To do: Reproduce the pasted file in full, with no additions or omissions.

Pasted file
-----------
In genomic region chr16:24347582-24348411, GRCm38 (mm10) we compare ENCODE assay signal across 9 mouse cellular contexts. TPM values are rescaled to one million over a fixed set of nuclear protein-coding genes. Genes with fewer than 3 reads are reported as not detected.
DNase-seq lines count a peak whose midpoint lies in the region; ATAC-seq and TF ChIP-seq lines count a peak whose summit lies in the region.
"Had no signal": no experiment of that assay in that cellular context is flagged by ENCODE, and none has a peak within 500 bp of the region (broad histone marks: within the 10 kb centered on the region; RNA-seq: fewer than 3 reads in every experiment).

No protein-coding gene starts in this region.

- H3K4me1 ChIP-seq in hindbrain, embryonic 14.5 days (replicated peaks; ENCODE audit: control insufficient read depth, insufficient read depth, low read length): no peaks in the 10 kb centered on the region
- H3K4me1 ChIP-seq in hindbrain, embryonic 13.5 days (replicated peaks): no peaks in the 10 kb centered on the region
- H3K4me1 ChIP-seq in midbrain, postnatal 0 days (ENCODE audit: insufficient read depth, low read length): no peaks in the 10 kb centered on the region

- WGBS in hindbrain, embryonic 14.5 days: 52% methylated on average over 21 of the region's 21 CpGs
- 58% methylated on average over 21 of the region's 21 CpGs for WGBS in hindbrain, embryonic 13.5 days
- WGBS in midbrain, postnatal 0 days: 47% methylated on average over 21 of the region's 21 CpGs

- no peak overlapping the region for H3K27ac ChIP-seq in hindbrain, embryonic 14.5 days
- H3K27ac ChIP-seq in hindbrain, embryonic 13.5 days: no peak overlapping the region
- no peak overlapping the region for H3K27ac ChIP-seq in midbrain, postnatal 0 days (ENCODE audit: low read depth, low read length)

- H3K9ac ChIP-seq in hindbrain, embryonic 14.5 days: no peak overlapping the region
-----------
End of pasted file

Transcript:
In genomic region chr16:24347582-24348411, GRCm38 (mm10) we compare ENCODE assay signal across 9 mouse cellular contexts. TPM values are rescaled to one million over a fixed set of nuclear protein-coding genes. Genes with fewer than 3 reads are reported as not detected.
DNase-seq lines count a peak whose midpoint lies in the region; ATAC-seq and TF ChIP-seq lines count a peak whose summit lies in the region.
"Had no signal": no experiment of that assay in that cellular context is flagged by ENCODE, and none has a peak within 500 bp of the region (broad histone marks: within the 10 kb centered on the region; RNA-seq: fewer than 3 reads in every experiment).

No protein-coding gene starts in this region.

- H3K4me1 ChIP-seq in hindbrain, embryonic 14.5 days (replicated peaks; ENCODE audit: control insufficient read depth, insufficient read depth, low read length): no peaks in the 10 kb centered on the region
- H3K4me1 ChIP-seq in hindbrain, embryonic 13.5 days (replicated peaks): no peaks in the 10 kb centered on the region
- H3K4me1 ChIP-seq in midbrain, postnatal 0 days (ENCODE audit: insufficient read depth, low read length): no peaks in the 10 kb centered on the region

- WGBS in hindbrain, embryonic 14.5 days: 52% methylated on average over 21 of the region's 21 CpGs
- 58% methylated on average over 21 of the region's 21 CpGs for WGBS in hindbrain, embryonic 13.5 days
- WGBS in midbrain, postnatal 0 days: 47% methylated on average over 21 of the region's 21 CpGs

- no peak overlapping the region for H3K27ac ChIP-seq in hindbrain, embryonic 14.5 days
- H3K27ac ChIP-seq in hindbrain, embryonic 13.5 days: no peak overlapping the region
- no peak overlapping the region for H3K27ac ChIP-seq in midbrain, postnatal 0 days (ENCODE audit: low read depth, low read length)

- H3K9ac ChIP-seq in hindbrain, embryonic 14.5 days: no peak overlapping the region